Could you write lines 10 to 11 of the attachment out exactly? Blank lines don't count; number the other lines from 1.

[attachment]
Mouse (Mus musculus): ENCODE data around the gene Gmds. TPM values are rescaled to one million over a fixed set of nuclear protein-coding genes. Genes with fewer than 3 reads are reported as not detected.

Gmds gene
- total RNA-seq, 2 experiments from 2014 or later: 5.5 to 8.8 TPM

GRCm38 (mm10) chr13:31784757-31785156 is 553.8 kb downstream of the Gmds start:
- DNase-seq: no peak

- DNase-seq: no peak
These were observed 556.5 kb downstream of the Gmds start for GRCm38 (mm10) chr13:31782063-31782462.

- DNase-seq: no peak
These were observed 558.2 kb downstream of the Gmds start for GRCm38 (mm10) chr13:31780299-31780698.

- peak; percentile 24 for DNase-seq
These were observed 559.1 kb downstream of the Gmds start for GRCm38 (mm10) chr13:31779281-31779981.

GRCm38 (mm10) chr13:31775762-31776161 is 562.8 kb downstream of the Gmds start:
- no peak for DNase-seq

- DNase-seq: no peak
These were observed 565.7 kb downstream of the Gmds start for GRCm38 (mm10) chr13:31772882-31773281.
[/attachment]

- peak; percentile 24 for DNase-seq
These were observed 559.1 kb downstream of the Gmds start for GRCm38 (mm10) chr13:31779281-31779981.